I-Team: Kidnapping Scam Preys on Victims' Worst Fears

One Long Island man shares his story of a terrifying phone call that turned out to be something even more sinister

By Marc Santia
|  Friday, Apr 26, 2013  |  Updated 7:55 AM EDT
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The scam is effective because it strikes directly at its victims' biggest vulnerability. The caller fires off questions and uses the victim's answers to cause more confusion. Many times it ends when victims wire money overseas. Marc Santia reports.

The scam is effective because it strikes directly at its victims' biggest vulnerability. The caller fires off questions and uses the victim's answers to cause more confusion. Many times it ends when victims wire money overseas. Marc Santia reports.

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Frank Rizzo answered the phone at his Long Island home on a rainy Saturday to hear a chilling voice claiming someone was hurt badly.

"Do you have a brother or son?" the caller asked.

"Yes. I have both,” Rizzo said, fearing it was his son, Frank Jr., who got into a car accident on roads slicked by rain. "Is he bleeding? Is he hurt?"

His panic turned to terror as the mysterious voice grew colder, explaining how Frank Jr. crashed his car into the car of a violent madman who just happened to be the caller’s brother.

"He’s hurt and he damaged my brother’s car and he’s holding him,'" the man told Rizzo, asking for $1,500.

"If you don’t get him, he’s said he’s gonna hurt him," the caller said. "Put your jacket on, get in your car and start driving to the ATM. You’re gonna drive straight to get the money from the ATM. If you try to go somewhere else we’re gonna have problems. OK?"

What Rizzo didn’t know was that he was a potential victim in an elaborate scam that's popping up around the tri-state. Police reports obtained by NBC 4 New York tell the same chilling story in New Jersey, New York and Connecticut: $1,000, $2,500, and $3,100 being demanded from people who are told their loved ones were in car accidents.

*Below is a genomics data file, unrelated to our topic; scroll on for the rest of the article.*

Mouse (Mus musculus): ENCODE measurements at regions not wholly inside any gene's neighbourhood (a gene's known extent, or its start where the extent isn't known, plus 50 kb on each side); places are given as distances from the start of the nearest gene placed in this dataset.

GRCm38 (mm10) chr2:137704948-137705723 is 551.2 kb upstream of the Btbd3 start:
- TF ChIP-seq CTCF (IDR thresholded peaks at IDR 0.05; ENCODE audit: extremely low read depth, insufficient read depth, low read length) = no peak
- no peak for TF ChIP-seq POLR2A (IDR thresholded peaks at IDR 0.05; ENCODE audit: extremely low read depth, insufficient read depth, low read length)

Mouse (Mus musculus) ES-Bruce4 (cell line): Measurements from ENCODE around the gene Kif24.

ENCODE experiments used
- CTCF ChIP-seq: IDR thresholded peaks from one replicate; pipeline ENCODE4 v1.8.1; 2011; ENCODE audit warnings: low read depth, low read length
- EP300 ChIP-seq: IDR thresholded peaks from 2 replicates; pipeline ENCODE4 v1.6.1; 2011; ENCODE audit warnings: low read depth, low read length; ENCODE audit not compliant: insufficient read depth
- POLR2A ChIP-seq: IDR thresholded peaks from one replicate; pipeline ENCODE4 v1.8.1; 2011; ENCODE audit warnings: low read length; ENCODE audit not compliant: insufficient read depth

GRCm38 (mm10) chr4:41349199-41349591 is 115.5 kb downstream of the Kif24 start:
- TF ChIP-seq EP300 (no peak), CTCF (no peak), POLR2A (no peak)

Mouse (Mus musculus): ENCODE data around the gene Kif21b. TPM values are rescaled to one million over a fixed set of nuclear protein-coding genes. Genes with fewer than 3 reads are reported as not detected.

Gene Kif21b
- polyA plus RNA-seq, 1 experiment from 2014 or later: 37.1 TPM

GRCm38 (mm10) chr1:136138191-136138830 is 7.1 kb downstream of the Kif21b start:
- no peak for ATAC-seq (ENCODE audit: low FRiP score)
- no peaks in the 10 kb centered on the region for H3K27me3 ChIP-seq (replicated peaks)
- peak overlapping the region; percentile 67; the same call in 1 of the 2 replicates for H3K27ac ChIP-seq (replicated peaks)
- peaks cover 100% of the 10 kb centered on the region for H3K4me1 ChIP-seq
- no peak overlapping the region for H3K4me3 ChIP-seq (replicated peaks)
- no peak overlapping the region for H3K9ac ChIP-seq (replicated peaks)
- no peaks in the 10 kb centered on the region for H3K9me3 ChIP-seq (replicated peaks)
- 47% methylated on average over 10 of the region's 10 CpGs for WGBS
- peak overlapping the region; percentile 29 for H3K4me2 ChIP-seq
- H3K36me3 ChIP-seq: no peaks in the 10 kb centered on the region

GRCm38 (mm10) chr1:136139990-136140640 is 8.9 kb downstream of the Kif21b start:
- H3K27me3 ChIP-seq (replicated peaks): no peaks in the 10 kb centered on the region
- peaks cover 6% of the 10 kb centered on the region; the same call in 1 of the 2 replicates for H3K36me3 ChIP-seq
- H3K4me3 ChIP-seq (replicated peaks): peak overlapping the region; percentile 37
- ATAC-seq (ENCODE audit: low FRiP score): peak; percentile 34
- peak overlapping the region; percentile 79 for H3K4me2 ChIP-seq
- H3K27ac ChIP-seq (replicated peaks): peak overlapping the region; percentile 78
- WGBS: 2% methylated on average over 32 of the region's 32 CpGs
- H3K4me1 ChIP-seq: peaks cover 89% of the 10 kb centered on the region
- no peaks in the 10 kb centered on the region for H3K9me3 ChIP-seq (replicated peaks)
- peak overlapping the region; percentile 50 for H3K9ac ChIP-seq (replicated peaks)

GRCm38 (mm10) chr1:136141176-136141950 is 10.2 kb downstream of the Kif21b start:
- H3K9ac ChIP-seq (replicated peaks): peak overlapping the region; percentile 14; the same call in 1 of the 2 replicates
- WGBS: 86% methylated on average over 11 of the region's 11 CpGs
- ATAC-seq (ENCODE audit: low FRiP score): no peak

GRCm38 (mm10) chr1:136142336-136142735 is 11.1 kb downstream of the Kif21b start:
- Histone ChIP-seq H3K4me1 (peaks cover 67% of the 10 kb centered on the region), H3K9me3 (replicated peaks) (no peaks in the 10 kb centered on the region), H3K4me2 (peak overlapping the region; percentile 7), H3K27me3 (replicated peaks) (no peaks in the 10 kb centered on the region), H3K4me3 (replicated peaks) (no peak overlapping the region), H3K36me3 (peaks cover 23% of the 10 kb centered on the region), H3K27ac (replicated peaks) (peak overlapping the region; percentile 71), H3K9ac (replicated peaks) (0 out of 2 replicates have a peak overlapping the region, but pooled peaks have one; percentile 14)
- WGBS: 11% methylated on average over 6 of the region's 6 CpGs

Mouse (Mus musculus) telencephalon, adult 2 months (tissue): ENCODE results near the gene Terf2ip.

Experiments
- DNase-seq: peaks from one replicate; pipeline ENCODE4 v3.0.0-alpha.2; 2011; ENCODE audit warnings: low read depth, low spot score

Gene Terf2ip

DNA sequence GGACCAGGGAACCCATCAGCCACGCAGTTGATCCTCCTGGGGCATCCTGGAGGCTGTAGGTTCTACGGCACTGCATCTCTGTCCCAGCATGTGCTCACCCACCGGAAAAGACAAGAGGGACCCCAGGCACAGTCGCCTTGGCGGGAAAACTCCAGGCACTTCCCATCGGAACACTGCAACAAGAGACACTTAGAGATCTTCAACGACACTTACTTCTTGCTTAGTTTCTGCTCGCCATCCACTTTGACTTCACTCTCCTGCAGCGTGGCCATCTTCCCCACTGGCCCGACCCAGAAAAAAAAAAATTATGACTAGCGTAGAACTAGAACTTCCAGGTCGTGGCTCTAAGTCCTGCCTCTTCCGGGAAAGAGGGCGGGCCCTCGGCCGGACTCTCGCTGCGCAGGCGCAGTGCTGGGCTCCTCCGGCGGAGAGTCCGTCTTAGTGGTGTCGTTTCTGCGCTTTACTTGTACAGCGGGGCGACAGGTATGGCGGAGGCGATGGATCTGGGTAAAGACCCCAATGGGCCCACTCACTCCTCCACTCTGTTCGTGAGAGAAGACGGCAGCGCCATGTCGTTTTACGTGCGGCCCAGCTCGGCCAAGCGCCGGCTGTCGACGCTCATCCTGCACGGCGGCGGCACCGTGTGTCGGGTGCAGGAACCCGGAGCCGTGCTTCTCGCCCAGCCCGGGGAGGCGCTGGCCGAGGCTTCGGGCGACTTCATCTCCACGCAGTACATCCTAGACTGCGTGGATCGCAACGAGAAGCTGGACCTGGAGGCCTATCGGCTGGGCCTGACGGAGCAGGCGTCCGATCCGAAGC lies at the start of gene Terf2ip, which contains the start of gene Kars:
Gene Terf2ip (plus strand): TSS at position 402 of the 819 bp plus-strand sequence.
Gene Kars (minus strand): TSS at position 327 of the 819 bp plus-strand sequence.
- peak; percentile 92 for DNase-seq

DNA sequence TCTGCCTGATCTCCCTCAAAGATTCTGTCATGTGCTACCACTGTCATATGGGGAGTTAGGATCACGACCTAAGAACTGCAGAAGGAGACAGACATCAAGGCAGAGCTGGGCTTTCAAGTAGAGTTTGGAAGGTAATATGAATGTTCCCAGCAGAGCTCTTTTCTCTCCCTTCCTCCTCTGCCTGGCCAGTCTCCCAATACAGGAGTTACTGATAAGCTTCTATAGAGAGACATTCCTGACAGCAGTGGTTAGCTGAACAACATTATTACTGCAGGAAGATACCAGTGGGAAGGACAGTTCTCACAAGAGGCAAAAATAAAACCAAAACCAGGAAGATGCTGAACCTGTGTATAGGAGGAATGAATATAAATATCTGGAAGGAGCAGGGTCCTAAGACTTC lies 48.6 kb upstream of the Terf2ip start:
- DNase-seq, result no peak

The scam is effective because it strikes directly at its victims' biggest vulnerability. The caller fires off questions and uses the victim's answers to cause more confusion. Many times it ends when victims wire money overseas.

“Your adrenaline starts running," Rizzo said. 

Law enforcement professionals say the scammers sometimes use social media to make their scam more authentic and effective.

“They clearly have the upper hand," said Sal Lifrieri, a law enforcement expert with more than two decades experience. "They’ve had time to plan it. They’ve had time to research it. They’re using the information that’s becoming available to them from social networking sites."

When Rizzo started asking questions, he was able to save himself.

"The flag was they couldn’t answer the most simple questions. "'What type of car?' 'Where did this happen?'" said Rizzo.

While the scammer was still on the phone, Rizzo's wife, Kelley, learned their son was safe at home, and called the police. Rizzo stalled long enough to meet up with police officers. But the caller sensed something was amiss and hung up. 

The caller is still on the loose. The Rizzos hope sharing their encounter will spare others a similar fright.

“It was just the most frightening experience of my entire life honestly," said Kelley Rizzo.  

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